Whatever nitpicks you may have had with the season — and I had plenty, from the clunky dialogue (which, let's face it, has always been a Star Wars staple but feels particularly distracting in The Mandalorian - take a shot every time someone says "womp rat" in the Season 2 premiere, I dare you) and sometimes hammy guest stars to the over-reliance on nostalgia (Tatooine again?) over actual plot — it's undeniable that Favreau and Filoni learned from the mistakes of Season 1 to create something far more focused, with a palpable sense of momentum and escalating danger.
There weren't any splashy cameos from legacy characters like Ahsoka Tano and Boba Fett in Season 1, and it truly did feel, early on, like the show would be exploring - to coin a familiar phrase - Unknown Regions. Our focus was on Mando as a character and the unlikely Lone Wolf and Cub relationship this gruff bounty hunter was forming with his little green child, and while Din was inadvertently getting swept up in a grand galactic conflict he didn't understand, there was still a simplicity to his mission and the broken band of allies he collected along the way.
You can argue that Favreau and Filoni were always building towards the revelations and character cameos we got in Season 2 and that the show's trajectory has always been intended to tie into the wider Star Wars universe, but there is something a little frustrating (if not at all surprising) about Disney attempting to apply the MCU strategy of "it's all connected" to The Mandalorian.
Season 2 of The Mandalorian is a remarkable feat of both art and commerce. It keeps the focus on the characters and relationships that matter most to advance the overarching plot, while also devoting enough narrative real estate to establish other characters and motivations, laying the groundwork for a sprawling interconnected universe that will give us our Star Wars fix for many years to come. It's a tricky needle to thread, but Filoni and Favreau accomplish it with confidence.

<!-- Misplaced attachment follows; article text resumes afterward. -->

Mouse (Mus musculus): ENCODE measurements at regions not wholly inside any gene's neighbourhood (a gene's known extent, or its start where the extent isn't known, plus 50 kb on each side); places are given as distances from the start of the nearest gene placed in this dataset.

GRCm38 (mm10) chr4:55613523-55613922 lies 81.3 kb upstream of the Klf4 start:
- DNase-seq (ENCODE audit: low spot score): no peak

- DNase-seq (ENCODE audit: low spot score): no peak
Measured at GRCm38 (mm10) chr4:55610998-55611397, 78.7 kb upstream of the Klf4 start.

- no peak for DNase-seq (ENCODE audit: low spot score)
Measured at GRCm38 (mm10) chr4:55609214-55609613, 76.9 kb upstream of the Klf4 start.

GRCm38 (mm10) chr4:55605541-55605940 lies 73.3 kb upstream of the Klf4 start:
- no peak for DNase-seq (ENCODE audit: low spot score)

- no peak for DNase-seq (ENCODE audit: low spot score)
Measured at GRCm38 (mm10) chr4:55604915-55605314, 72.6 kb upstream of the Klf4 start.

Despite my quibbles, after reflecting on Season 2 and the series as a whole for the past week, the dizzying highs of the season far outweigh my frustrations, which are easier to focus on when a show is being assessed on an episode-by-episode basis. Compared to the heavy-handed writing that bogged down episodes 4-6 of Season 1, there's truly not a dud in the bunch in Season 2; each episode helps flesh out the state of the galaxy in the early days of the New Republic, using established characters like Cara Dune and Migs Mayfeld as well as series newcomers to contextualize the many conflicts and political agendas still simmering even after the Empire has fallen. It's that kind of thoughtful world-building that intrigues me most for Season 3, especially since it seems far more likely that the Ahsoka and Boba Fett spinoffs will connect more directly to previous projects, hopefully leaving room for Mando to go back to blazing his own trail. After the plot twists of this season, your mileage may vary on whether this is the version of Star Wars you want to invest any more time in, but there's no denying that Season 2 was a blast to watch - channeling the very best of the franchise in both new and familiar ways.